Is dust attraction an issue with those filters?

    jim
     
  10. glbeas

    glbeas Member

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    The foil would be used instead of the black paper. Sadly dust is prone on mylar in a dry climate from static charges. A polonium brush like used in the darkroom may help.
    Actually the best system I ever used for IR was the twinlens MF, with the IR filter on the taking lens you can still see to focus.

    BTW what is a "Pro Grain" filter?
    Are you familiar with WJs page and the Infrared mailinglist?
    http://www.a1.nl/phomepag/markerink/mainpage.htm
     
  11. jim kirk jr.

    jim kirk jr. Member

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    Gary,
    Thanks for the info-I'm going to try it this week.I've seen WJs homepage but am not on the mailing list.The pro grain filter(actually there are two:course and medium that come in one package)is made by sunpack,I believe but is availible from B&H photo-the only place I've seen it.They go inside the camera between the shutter and the film and depending upon which one you use you get acertain amount of grain on your negs,prints.The problems are,dust-If any dust,even the smallest particle is on it then the dust spot will appear on every photo in the roll so unless you use a black bag to remove it your also geting grain with each photo.Also it would appear,at least with IR film(I did not use them with regular bw film)that they are very inforgiving of exposure.The more you overexpose the neg-well lets just say it disapates the entire image,so you need to be exact with exposure.The only other issue is not poking it through the shutter(a warning on the label)but I saw no real concern.

    JIM
     
  12. glbeas

    glbeas Member

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    I would think it easier to add the pseudo grain when making the print, as well you would have an unaltered neg to use in other ways too.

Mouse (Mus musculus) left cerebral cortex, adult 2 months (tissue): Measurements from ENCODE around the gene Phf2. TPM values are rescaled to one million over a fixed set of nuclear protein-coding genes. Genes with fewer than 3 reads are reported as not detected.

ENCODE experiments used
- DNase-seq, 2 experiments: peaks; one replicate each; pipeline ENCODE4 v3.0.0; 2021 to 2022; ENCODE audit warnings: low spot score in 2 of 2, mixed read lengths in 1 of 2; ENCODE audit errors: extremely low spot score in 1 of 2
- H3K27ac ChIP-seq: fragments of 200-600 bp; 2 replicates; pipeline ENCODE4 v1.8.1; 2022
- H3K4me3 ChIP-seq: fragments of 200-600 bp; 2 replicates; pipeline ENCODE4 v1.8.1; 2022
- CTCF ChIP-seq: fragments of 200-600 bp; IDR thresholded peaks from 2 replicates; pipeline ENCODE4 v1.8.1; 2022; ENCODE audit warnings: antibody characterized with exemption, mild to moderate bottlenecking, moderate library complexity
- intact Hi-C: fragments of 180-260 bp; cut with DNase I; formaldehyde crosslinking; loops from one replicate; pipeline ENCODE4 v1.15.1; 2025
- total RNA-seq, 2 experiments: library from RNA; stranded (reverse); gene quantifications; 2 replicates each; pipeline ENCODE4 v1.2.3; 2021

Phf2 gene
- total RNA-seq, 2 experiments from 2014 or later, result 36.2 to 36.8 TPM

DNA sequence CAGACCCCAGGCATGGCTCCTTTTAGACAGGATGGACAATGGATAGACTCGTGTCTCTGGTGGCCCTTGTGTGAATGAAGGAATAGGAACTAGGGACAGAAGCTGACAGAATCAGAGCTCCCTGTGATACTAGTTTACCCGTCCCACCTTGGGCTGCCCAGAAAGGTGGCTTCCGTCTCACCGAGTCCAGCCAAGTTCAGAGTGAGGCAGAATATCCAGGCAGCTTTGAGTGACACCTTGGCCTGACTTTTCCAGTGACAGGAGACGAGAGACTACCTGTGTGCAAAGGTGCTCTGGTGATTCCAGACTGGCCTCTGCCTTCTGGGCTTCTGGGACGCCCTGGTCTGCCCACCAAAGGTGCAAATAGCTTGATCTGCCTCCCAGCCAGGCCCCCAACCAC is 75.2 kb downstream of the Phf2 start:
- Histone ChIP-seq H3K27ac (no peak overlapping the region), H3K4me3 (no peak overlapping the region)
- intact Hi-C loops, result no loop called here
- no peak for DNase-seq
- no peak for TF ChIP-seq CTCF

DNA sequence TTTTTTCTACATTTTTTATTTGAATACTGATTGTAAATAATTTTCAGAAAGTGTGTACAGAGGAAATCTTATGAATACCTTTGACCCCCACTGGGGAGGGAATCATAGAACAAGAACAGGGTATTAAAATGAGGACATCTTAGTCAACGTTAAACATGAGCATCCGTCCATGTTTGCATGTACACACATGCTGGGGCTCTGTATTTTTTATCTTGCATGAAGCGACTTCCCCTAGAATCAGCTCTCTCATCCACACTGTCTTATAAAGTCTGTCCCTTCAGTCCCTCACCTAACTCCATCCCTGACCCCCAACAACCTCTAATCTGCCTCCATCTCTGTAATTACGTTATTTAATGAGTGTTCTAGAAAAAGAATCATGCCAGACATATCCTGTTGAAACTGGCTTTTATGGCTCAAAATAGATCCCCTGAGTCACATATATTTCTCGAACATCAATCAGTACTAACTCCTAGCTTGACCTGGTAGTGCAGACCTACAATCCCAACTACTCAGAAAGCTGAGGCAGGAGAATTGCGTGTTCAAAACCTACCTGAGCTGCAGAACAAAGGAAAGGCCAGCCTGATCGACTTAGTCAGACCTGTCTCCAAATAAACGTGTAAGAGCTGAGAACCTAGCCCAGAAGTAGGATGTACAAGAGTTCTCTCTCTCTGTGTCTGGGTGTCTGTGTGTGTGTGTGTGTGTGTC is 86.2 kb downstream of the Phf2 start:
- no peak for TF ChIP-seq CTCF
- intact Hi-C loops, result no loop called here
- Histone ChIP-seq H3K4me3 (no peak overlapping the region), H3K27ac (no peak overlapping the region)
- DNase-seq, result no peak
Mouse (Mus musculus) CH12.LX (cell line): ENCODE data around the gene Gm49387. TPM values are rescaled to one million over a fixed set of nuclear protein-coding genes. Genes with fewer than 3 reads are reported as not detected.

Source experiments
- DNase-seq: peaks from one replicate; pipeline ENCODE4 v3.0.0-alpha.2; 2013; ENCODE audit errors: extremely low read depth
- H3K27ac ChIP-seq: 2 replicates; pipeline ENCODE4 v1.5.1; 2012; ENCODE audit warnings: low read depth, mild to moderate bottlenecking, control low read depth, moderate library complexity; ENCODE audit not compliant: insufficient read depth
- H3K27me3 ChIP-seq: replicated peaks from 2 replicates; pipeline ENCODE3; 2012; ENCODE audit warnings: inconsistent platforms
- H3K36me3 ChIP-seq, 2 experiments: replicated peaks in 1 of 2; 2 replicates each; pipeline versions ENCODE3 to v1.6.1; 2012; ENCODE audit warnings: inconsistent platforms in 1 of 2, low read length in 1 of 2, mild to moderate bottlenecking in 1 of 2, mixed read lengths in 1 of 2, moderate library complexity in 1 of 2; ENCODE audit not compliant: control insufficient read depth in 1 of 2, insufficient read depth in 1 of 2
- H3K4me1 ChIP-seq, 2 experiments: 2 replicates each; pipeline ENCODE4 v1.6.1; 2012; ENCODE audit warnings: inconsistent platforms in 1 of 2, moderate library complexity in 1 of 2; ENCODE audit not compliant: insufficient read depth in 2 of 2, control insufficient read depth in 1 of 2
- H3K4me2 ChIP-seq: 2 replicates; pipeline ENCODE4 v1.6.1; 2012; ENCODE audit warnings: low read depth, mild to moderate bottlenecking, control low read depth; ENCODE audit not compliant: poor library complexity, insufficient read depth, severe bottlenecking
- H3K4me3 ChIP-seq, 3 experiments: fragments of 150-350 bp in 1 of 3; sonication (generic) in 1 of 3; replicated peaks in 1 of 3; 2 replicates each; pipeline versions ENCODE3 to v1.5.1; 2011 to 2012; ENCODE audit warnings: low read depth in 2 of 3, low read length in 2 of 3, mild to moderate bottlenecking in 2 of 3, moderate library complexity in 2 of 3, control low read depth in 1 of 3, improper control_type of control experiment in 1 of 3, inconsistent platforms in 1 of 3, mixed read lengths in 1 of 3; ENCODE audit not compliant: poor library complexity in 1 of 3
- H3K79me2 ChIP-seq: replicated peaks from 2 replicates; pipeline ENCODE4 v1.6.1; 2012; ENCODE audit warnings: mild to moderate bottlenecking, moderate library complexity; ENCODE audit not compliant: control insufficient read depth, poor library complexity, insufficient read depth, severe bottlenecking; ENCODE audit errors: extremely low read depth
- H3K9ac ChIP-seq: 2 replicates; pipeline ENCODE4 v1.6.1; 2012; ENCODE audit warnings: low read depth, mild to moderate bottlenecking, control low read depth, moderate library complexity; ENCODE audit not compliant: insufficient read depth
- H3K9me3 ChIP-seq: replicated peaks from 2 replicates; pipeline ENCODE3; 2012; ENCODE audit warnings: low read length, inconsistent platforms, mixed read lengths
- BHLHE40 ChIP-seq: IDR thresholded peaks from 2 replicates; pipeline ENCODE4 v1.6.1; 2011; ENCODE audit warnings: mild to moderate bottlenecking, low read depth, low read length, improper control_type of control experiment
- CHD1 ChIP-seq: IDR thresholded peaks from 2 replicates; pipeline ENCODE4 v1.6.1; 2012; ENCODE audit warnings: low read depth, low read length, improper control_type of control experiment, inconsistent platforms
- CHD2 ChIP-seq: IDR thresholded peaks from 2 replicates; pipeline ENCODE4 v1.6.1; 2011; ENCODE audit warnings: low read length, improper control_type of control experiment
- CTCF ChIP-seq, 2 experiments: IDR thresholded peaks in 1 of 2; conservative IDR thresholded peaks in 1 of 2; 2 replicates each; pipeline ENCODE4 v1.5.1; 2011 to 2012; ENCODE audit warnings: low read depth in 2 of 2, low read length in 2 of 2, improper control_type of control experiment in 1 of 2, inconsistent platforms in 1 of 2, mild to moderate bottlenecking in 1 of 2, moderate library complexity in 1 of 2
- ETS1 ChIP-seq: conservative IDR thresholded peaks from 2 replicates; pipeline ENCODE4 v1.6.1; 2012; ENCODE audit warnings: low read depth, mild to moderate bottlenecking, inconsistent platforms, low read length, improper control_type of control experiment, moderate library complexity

WJ recommends a polyester filter between the rails for opaque filters to uncomplicate the shooting and speed up the process. You can see to focus and shoot immediately and you can use any lens you have without having to buy new filters or adapt one size to another. Makes a big difference to him as he takes his camera along on backpack ski trips where fiddling with a filter while shooting can be a very big chore. Its really valuable for wide angle lenses that tend to vignette with any filter in the way.
    That said I don't have that because I haven't figured out how to do it with a Bronica SQAi. I will sooner or later but now I get satisfactory results with a 29 red filter.
     
  13. jim kirk jr.

    jim kirk jr. Member

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    After my first two attempts(one for each grain filter)I gave up-realizing as you've pointed out that there are better ways,but hey I'll give most anything a chance at least once.I'll have to look into the poly filter-it would be easier-it is a bear screwing on a filter with fingerless gloves in ten degree weather.I find the 29 red to be good in most situations also,but with maco 820c and konica if the weather is overcast or cloudy with little to no sun I find the best negs come from the 89b.Actually in my opinion its when konica750 comes into its own.